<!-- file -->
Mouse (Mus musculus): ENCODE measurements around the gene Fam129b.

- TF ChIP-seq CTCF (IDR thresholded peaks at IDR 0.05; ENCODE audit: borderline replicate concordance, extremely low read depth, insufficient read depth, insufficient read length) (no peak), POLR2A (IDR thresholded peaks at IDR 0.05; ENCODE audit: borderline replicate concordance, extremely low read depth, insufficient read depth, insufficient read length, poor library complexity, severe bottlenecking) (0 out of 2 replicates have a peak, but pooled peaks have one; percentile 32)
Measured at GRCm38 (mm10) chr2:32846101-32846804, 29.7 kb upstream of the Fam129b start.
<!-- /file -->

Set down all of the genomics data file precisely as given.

Mouse (Mus musculus): ENCODE measurements around the gene Fam129b.

- TF ChIP-seq CTCF (IDR thresholded peaks at IDR 0.05; ENCODE audit: borderline replicate concordance, extremely low read depth, insufficient read depth, insufficient read length) (no peak), POLR2A (IDR thresholded peaks at IDR 0.05; ENCODE audit: borderline replicate concordance, extremely low read depth, insufficient read depth, insufficient read length, poor library complexity, severe bottlenecking) (0 out of 2 replicates have a peak, but pooled peaks have one; percentile 32)
Measured at GRCm38 (mm10) chr2:32846101-32846804, 29.7 kb upstream of the Fam129b start.